It’s not the same as the made-up traditions that many postmodern scholars are used to using for anything they don’t like. If Mark Twain believed that Varanasi is older than history, Modi frees Varanasi from the crushing burden of history and gives it pride of place apart from the culture-negation effort known as the writing of the story.

Modi’s modernization and traditionalization may sound like commodification to some, but it is actually a sanctification of the commodity where everything consumed is associated with the place of the place.

Nehru was doing what the prophets of urban sociology had been arguing from the beginning and, in the name of understanding Western society, they were creating role models for postcolonial leaders like Nehru.

For Max Weber, Eastern cities were plagued by tribal and sectarian identities that did not allow city dwellers to forge citizenship.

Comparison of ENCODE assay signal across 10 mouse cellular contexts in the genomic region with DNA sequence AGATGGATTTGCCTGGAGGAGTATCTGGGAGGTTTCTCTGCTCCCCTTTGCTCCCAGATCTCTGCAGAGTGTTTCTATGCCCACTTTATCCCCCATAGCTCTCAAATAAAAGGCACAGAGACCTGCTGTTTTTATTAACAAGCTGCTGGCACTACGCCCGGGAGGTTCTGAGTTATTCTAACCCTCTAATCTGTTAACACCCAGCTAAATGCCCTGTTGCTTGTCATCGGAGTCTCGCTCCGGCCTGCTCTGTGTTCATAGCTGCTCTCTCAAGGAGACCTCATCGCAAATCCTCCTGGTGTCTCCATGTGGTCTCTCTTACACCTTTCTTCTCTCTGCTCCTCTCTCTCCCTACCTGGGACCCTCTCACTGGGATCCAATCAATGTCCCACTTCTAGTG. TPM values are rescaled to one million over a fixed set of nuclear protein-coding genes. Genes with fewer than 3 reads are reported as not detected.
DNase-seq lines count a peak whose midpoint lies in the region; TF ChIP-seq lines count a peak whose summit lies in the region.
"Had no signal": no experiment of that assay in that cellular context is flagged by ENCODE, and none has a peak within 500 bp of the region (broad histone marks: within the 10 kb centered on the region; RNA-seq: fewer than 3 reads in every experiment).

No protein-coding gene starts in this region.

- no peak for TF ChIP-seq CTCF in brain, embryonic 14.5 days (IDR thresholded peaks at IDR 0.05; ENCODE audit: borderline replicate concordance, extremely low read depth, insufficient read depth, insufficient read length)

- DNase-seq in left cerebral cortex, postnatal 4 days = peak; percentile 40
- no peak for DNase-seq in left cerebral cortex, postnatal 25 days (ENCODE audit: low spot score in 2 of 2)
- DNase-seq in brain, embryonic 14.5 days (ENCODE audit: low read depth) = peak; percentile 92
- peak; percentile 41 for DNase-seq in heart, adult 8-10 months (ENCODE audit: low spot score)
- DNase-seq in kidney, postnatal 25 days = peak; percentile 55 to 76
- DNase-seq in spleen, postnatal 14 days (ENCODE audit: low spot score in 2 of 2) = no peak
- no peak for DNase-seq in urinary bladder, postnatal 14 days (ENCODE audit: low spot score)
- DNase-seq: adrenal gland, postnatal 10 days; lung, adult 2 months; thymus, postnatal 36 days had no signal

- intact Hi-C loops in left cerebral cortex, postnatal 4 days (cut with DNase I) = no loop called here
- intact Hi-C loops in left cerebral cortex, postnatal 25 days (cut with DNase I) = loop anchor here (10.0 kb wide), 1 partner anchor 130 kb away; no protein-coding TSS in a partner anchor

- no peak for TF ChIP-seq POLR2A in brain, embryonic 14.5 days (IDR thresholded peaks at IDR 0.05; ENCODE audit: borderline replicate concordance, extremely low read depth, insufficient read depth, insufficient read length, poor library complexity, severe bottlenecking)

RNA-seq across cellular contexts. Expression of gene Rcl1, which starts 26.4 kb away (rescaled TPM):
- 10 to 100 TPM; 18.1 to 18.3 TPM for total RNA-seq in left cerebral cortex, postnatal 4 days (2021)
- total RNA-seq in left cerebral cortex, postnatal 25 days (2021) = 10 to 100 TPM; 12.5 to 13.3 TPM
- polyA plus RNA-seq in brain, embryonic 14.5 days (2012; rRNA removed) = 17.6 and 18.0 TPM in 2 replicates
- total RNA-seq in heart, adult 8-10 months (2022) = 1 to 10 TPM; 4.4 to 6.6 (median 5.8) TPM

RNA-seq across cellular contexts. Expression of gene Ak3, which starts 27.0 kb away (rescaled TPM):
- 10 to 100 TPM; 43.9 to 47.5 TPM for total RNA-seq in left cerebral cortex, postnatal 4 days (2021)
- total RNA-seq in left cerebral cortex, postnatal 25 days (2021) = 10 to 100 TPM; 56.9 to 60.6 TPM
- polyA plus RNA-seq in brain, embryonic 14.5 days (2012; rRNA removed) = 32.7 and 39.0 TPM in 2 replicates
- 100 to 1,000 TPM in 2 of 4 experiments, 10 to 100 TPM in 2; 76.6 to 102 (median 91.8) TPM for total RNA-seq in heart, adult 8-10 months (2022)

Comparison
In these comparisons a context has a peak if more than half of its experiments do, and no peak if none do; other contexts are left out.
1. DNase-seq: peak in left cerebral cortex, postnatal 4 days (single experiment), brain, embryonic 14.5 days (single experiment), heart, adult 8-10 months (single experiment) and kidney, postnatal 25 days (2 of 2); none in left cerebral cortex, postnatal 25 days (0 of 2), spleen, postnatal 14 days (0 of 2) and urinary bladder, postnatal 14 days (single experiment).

The anthropologist Robert Redfield, without sounding prescriptive, also imagined the urban as an impersonal and profane space. He had contrasted this image of the city with an image of the folk community which he described as small, sacred, very personal and homogeneous. This meant that as the folk community moved to the city, there would be a fragmentation of cultural traditions.

Elsewhere, Redfield and Milton Singer distinguished cities characterized by orthogenetic and heterogenetic functions, the former carrying out and maintaining the traditions of society and the latter promoting technology and economic change. In most of these articulations, cities were expected to move from tradition to surplus generation; such a movement was not only considered inevitable, but also healthy and progressive.